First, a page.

[ kair ]
/ kɛər /
a state of mind in which one is troubled; worry, anxiety, or concern: He was never free from care.
a cause or object of worry, anxiety, concern, etc.: Their son has always been a great care to them.
serious attention; solicitude; heed; caution: She devotes great care to her work.
the provision of what is needed for the well-being or protection of a person or thing: He is under the care of a doctor. With proper care, the watch will last a lifetime.
temporary keeping, as for the benefit of or until claimed by the owner: He left his valuables in the care of friends. Address my mail in care of the American Embassy.
grief; suffering; sorrow.
verb (used without object), cared, car·ing.
to be concerned or solicitous; have thought or regard.
to be concerned or have a special preference (usually used in negative constructions): I don't care if I do.
to make provision or look out (usually followed by for): Will you care for the children while I am away?
to have an inclination, liking, fondness, or affection (usually followed by for): Would you care for dessert? I don't care for him very much.
verb (used with object), cared, car·ing.
to feel concern about: He doesn't care what others say.
to wish; desire; like: Would you care to dance?
- be alert; be careful: Take care that you don't fall on the ice!
- take care of yourself; goodbye: used as an expression of parting.
couldn't care less, could not care less; be completely unconcerned: I couldn't care less whether she goes to the party or not.Also could care less.
- to watch over; be responsible for: to take care of an invalid.
- to act on; deal with; attend to: to take care of paying a bill.
take care of,
Origin of care
before 900; (noun) Middle English; Old English caru, cearu, cognate with Gothic kara, Old High German chara “lament”
Related formscar·er, nounnon·car·ing, adjectiveo·ver·care, nounun·car·ing, adjective
1. See concern. 3. To take care, pains, trouble (to do something) implies watchful, conscientious effort to do something exactly right. To take care implies the performance of one particular detail: She took care to close the cover before striking the match. To take pains suggests a sustained carefulness, an effort to see that nothing is overlooked but that every small detail receives attention: to take pains with fine embroidery. To take trouble implies an effort that requires a considerable amount of activity and exertion: to take the trouble to make suitable arrangements.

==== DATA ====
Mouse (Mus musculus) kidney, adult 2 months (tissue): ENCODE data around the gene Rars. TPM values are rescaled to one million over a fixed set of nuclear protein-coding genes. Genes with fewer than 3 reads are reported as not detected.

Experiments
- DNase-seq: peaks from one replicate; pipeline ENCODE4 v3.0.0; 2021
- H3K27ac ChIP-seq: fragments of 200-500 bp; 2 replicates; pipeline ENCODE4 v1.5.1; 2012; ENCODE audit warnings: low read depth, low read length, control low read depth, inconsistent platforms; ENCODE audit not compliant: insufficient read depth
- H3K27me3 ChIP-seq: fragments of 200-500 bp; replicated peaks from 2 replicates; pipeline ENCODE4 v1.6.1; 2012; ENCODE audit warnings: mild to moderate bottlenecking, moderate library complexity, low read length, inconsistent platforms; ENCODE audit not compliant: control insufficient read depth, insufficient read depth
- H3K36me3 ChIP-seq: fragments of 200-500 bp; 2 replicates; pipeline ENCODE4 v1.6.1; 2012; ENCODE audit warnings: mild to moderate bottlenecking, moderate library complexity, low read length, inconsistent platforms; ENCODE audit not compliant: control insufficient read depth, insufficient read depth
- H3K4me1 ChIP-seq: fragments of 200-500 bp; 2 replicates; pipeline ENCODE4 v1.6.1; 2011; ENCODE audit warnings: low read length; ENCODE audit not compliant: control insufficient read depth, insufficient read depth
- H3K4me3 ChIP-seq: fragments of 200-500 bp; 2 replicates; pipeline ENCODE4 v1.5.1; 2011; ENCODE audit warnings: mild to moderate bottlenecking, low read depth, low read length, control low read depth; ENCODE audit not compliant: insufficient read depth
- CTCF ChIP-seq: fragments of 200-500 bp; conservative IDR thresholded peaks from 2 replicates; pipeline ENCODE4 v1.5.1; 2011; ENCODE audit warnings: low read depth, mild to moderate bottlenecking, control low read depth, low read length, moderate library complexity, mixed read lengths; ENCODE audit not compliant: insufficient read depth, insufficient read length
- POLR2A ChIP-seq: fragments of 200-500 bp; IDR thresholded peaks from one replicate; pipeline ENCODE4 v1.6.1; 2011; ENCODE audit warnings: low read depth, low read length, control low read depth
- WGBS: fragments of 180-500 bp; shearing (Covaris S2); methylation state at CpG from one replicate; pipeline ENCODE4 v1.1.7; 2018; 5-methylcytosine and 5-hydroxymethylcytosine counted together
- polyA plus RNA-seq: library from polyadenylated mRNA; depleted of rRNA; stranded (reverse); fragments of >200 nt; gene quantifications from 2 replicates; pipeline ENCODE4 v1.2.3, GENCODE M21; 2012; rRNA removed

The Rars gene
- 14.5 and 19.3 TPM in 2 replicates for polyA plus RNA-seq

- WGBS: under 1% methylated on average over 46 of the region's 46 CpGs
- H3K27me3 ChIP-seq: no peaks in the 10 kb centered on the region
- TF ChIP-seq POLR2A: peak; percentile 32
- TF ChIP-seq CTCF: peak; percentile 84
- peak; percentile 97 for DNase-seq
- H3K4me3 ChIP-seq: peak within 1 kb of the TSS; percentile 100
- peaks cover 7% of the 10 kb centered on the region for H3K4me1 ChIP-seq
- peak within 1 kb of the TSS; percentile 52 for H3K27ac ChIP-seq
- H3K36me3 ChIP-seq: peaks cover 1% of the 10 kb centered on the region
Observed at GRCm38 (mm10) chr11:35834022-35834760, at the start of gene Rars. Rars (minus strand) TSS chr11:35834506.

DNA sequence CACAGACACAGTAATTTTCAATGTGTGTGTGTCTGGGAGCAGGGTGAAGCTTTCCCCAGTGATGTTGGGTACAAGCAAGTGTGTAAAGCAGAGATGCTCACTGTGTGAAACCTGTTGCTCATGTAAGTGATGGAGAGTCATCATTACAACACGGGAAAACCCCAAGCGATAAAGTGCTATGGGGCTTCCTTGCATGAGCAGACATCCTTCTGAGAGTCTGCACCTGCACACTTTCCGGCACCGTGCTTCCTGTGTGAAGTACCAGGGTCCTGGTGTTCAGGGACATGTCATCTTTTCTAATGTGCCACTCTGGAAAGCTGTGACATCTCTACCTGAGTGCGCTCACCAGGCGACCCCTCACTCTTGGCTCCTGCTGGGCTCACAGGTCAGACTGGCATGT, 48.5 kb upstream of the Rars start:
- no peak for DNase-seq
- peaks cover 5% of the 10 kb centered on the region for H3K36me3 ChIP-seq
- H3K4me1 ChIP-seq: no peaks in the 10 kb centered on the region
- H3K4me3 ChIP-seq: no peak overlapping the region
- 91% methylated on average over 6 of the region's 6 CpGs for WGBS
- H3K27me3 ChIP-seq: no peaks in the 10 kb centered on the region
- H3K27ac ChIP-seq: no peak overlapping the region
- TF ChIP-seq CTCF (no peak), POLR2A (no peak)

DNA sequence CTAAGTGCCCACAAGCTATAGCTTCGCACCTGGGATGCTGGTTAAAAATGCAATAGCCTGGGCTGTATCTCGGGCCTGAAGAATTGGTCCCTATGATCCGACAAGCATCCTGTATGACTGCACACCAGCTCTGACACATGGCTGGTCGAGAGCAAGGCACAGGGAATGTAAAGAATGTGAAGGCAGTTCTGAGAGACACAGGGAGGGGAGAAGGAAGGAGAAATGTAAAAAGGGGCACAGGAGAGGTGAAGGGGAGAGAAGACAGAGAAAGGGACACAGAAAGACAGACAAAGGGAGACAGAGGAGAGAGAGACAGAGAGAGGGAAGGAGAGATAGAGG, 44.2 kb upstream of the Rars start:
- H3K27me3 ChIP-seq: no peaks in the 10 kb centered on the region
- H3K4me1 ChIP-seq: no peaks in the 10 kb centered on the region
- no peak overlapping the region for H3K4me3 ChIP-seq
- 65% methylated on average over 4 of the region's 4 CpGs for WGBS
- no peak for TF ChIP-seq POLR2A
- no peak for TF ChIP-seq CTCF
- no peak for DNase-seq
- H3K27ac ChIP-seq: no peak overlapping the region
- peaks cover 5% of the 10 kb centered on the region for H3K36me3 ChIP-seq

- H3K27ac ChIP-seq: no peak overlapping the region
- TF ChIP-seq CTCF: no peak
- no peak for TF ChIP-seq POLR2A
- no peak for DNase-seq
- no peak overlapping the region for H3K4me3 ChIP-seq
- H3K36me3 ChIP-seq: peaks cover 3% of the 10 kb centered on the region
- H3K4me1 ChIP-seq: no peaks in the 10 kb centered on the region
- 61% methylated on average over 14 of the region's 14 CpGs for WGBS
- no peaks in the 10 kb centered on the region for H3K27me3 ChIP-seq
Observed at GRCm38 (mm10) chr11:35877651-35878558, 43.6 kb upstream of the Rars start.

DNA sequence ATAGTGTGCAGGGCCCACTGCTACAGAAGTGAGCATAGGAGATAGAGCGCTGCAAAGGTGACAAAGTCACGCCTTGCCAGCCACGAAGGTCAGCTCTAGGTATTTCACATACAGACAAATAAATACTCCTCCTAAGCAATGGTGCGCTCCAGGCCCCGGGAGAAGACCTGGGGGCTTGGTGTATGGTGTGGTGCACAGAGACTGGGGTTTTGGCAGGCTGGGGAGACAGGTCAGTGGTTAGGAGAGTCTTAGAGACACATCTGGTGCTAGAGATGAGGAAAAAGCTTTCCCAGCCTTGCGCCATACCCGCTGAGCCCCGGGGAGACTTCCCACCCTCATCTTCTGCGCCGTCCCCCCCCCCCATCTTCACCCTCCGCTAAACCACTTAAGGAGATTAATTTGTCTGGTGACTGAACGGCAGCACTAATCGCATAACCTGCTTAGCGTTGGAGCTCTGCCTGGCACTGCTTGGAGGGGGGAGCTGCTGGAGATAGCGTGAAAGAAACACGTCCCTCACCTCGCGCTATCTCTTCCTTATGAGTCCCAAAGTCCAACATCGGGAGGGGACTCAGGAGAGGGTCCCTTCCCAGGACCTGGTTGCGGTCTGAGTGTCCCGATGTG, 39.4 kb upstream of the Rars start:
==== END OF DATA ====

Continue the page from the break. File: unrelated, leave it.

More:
13. Couldn't care less, a phrase used to express indifference, is sometimes heard as could care less, which ought to mean the opposite but is intended to be synonymous with the former phrase. Both versions are common mainly in informal speech.
Dictionary.com Unabridged Based on the Random House Unabridged Dictionary, © Random House, Inc. 2019
Examples from the Web for carer
“My carer is my boyfriend, and I need to be accompanied by him in most places,” she writes.#YesAllWomen, but Not Really: How Feminism Leaves the Disabled Behind|Elizabeth Heideman|November 24, 2014|DAILY BEAST
British Dictionary definitions for carer (1 of 3)
/ (ˈkɛərə) /
social welfare a person who has accepted responsibility for looking after a vulnerable neighbour or relativeUsual US and Canadian term: caregiver See also caretaker (def. 3)
British Dictionary definitions for carer (2 of 3)
/ (kɛə) /
(when tr, may take a clause as object) to be troubled or concerned; be affected emotionallyhe is dying, and she doesn't care
(intr; foll by for or about) to have regard, affection, or consideration (for)he cares more for his hobby than his job
(intr foll by for) to have a desire or taste (for)would you care for some tea?
(intr foll by for) to provide physical needs, help, or comfort (for)the nurse cared for her patients
(tr) to agree or like (to do something)would you care to sit down, please?
for all I care or I couldn't care less I am completely indifferent
careful or serious attentionunder her care the plant flourished; he does his work with care
protective or supervisory controlin the care of a doctor
(often plural) trouble; anxiety; worry
an object of or cause for concernthe baby's illness was her only care
cautionhandle with care
care of at the address of: written on envelopesUsual abbreviation: c/o
in care or into care social welfare made the legal responsibility of a local authority by order of a court
Word Origin for care
Old English cearu (n), cearian (vb), of Germanic origin; compare Old High German chara lament, Latin garrīre to gossip
British Dictionary definitions for carer (3 of 3)
/ (kɛə) /
n acronym for
Cooperative for American Relief Everywhere, Inc.; a federation of US charities, giving financial and technical assistance to many regions of the world
communicated authenticity, regard, empathy: the three qualities believed to be essential in the therapist practising client-centred therapy
Collins English Dictionary - Complete & Unabridged 2012 Digital Edition © William Collins Sons & Co. Ltd. 1979, 1986 © HarperCollins Publishers 1998, 2000, 2003, 2005, 2006, 2007, 2009, 2012
Idioms and Phrases with carer
In addition to the idiom beginning with care
- care package
- couldn't care less
- for all (I care)
- in care of
- in charge (the care of)
- take care
- take care of
- tender loving care
- that's (takes care of) that
The American Heritage® Idioms Dictionary Copyright © 2002, 2001, 1995 by Houghton Mifflin Harcourt Publishing Company. Published by Houghton Mifflin Harcourt Publishing Company.